• The festival includes several “StoryTime” events to keep your kids entertained. Rebecca Covert — a singer, storyteller and actress — will bring to life “Down by the Cool of the Pool,” a children’s book about farm animals written by Tony Mitton and illustrated by Guy Parker-Rees. Covert will perform 1 to 1:30 p.m. Saturday. Cartoonist Joe Wos, executive director of the ToonSeum, will be performing his longtime audience favorite “Once Upon a Toon” — where he draws pictures as he tells stories — 3 to 5 p.m. Saturday. From 1 to 1:45 p.m. Sunday, actress and teacher Barbara Russell will be reading “Mr. Grumpy’s Outing,” by author John Burningham, and encouraging kids to dramatize the story using pictures, sound and movement. Also on Sunday, artist Alison Zapata will be using puppets to tell author Eric Carle’s classic tale “The Very Hungry Caterpillar,” from 1:30 to 2 p.m.

• Puppeteer and storyteller Joann Kielar on Saturday will be presenting “Puppet Tales from Near and Far,” which will take kids on a tour around the world with classic tales from different regions. Kids will learn about the components of storytelling — plot, character and setting — while they predict outcomes and create sound effects. She will perform “Puppet Tales from Near and Far” 1:30 to 3:30 p.m.

• An activity called Good Vibrations for the Arts is inspired by the Tibetan practice of creating prayer flags to promote peace, compassion, wisdom and strength. Artists will help children from noon to 6 p.m. Saturday and Sunday create their own flags to add to the installation located at the entrance to the creativity zone.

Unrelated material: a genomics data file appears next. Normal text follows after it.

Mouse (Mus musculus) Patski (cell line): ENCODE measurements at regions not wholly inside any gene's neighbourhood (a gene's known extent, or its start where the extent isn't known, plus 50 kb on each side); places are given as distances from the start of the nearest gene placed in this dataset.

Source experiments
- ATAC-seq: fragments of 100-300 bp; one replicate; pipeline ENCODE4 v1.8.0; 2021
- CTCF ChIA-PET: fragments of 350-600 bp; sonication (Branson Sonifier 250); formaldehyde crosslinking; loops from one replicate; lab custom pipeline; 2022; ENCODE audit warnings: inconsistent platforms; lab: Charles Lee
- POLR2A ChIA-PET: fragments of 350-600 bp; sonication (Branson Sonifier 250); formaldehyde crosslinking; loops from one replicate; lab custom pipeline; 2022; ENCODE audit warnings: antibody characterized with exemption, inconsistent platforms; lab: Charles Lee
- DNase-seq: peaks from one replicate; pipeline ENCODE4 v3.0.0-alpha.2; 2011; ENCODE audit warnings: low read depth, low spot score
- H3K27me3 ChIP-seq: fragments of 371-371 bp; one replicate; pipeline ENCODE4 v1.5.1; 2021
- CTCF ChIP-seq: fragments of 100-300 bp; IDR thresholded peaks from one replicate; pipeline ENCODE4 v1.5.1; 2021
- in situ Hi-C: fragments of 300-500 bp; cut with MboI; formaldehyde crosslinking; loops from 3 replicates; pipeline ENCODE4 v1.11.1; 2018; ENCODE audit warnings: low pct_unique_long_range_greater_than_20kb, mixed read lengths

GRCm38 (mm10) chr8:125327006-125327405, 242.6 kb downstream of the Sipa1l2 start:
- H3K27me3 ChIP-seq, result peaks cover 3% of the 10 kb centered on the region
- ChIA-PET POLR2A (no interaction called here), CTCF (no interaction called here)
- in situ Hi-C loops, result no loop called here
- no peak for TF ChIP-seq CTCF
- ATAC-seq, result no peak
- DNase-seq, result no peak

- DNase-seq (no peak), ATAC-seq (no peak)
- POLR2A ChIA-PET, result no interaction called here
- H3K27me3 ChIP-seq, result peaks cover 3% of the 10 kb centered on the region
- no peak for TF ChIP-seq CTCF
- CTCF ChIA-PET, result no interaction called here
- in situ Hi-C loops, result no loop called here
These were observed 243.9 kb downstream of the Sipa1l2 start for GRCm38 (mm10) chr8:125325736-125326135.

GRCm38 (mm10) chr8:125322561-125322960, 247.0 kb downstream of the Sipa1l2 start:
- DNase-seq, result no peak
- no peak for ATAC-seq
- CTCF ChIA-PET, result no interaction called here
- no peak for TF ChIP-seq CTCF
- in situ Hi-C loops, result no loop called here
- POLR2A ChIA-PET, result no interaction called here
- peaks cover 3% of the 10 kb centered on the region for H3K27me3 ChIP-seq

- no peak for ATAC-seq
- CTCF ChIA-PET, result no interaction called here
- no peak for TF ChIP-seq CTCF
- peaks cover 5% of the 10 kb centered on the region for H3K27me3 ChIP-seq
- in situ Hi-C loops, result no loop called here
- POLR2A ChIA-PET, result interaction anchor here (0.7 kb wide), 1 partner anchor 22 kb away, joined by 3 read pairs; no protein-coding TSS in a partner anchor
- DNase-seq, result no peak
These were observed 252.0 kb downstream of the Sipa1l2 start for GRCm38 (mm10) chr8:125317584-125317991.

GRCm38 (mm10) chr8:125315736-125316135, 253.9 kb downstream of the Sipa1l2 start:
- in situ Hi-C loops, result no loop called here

PUBLIC ART

• In its continuation of being greener than ever, the festival will have items such as the recycle bins created by a variety of artists in “3Rs: The art of Reuse, Recycle, and Repurpose.” Ashley Hodder and Mike Washill have made containers out of laundry bottles. The plastic bottoms become leaves and are held together with zipties. “They are so many bright and fun colors with these bottles and they remind you of the colors of nature,” artist Ashley Hodder says. “We hope it will remind people to recycle and to think about the environment. Sometimes, we don’t think and just throw something away but there are many uses for items. We are hoping the bright colors will draw attention to the bins.” The bins can be found throughout the festival.

• The Catch of the Day is a sculpture that has been continually revised over the years. Hodder, who has worked on this project with Bob Ziller, says it is made out of pop cans and items found in a river cleanup. It is modeled after Pennsylvania’s state fish, the brook trout. “Every year, we find all kinds of things from pop cans to care parts to all kinds of stuff,” says Hodder. “We want this fish to help make a statement about keeping our rivers clean.” It can be found in the Creativity Zone.

GATEWAY TO THE ARTS

Gateway to the Arts will have a tent in the Creativity Zone at Point State Park full of fun things to do from helping to make a mural to learning about how to find new uses for items that you usually throw away. Professional performing and visual artists from the organization will be on hand to instruct and share their knowledge.

Since 1957, Gateway to the Arts has transformed the lives of more than 7 million pre-kindergarten to 12th-grade students through active participation in the arts. Gateway to the Arts works with 160 professional performing artists in greater Pittsburgh.

“We want these events to introduce children to art and music and to help make them lifelong learners with art and music,” says Carly McCoy, marketing manager for Gateway to the Arts.